In the wake of Donald Trump’s victory Tuesday in the 2016 presidential election, telecommunications industry executives began offering their expectations for a Trump administration.  Some observers pointed to Trump’s campaign pledge to pursue wide-reaching improvements to critical infrastructure, which are hoped to include the nation’s broadband networks.  At the same time, analysts and others anticipated that an FCC under Republican leadership would pursue a lighter regulatory touch and perhaps roll back some of the decisions of the Tom Wheeler-led FCC, which include the reclassification of broadband Internet access as a Title II telecommunications service. 

While Mr. Trump has offered few details on his telecommunications agenda, he has signaled his support for broadband with talk of a $1 trillion infrastructure investment package, which it is hoped would include improvements to the nation’s telecommunications networks.  Although the FCC is expected to adopt a more relaxed approach to regulation during the upcoming Trump presidency, Trump has also said that his administration would take steps to block high-profile telecommunications industry mergers, which Trump has suggested concentrate too much power in the hands of too few. 

As is customary in times of an Executive Branch change, FCC Chairman Tom Wheeler is anticipated by industry observers to step down on or before Mr. Trump’s January 20 inauguration, at which time an interim FCC chairman would be appointed to lead the agency, pending Senate confirmation of a new Republican chairman to be nominated by Trump.  Observers also noted that FCC Commissioner Jessica Rosenworcel, a Democrat whose May 2015 re-nomination for a second FCC term remains in limbo, may be forced to leave the agency at the end of the current Congressional term, as members of the Republican-controlled Senate are now considered unlikely to move her nomination to a vote.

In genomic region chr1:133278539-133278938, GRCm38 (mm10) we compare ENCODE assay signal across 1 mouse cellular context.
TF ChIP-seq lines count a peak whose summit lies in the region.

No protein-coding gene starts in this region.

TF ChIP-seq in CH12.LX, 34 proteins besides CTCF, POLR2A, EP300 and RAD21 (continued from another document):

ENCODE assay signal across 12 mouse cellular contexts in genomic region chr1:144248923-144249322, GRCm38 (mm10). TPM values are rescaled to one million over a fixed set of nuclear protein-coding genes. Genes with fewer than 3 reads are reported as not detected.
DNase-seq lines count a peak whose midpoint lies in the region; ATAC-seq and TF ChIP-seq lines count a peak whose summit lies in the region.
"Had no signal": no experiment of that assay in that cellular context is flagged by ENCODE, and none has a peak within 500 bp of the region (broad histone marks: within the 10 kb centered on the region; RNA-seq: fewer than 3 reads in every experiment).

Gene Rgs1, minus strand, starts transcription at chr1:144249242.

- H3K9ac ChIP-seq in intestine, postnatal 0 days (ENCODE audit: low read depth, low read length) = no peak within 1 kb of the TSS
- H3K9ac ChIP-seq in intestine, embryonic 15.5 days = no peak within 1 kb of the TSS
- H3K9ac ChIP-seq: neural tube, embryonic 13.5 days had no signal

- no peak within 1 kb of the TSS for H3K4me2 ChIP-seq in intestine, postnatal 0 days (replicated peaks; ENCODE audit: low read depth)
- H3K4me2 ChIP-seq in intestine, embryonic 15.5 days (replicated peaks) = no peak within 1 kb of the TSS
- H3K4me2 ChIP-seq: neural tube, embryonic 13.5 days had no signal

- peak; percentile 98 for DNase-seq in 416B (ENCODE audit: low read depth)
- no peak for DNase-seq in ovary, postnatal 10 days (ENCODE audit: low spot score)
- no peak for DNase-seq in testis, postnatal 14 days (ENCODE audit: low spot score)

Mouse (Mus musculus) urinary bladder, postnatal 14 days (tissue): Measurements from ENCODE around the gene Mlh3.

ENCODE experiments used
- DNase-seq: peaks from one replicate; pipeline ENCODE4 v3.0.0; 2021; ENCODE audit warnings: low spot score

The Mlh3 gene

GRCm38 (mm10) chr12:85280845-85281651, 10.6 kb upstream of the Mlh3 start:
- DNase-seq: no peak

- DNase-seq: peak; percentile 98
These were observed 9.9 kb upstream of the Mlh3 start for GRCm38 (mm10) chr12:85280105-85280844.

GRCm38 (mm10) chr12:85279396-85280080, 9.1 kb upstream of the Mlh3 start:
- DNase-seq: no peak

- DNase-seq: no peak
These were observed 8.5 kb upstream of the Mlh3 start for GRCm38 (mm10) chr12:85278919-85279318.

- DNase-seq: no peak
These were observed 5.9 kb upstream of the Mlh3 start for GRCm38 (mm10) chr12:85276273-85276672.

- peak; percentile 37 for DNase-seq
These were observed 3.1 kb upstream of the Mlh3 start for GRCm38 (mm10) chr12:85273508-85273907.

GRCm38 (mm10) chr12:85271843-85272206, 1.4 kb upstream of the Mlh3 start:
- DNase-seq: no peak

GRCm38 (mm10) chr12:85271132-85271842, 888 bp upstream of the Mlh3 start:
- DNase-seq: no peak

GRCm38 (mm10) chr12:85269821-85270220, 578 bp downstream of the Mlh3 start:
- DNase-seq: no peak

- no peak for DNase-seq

Expressing his hope that the new president and the Republican-led Congress can “work together to prepare our country to compete and grow in the 21st century economy,” Verizon Communications Chairman Lowell McAdam urged putting the nation first “by building and rebuilding infrastructure and promoting the deployment of a digital superhighway to support game-changing innovation.”  Along the same vein, Shirley Bloomfield, the CEO of rural association NTCA, told reporters, “we look forward to working with the Trump administration and Congress to harness the enthusiasm and engagement of the rural voters who cast votes in this election and build upon past successes to find innovative solutions to our nation’s broadband challenges.”  As a spokesman for the National Association of Broadcasters said “we look forward to participating in a constructive and robust discussion about policies that will continue to make America a global technology and entertainment leader,” Walter McCormick, the president of the U.S. Telecom Association, declared that his organization looked forward to working with Trump and his administration to advance Trump’s commitment to infrastructure investment.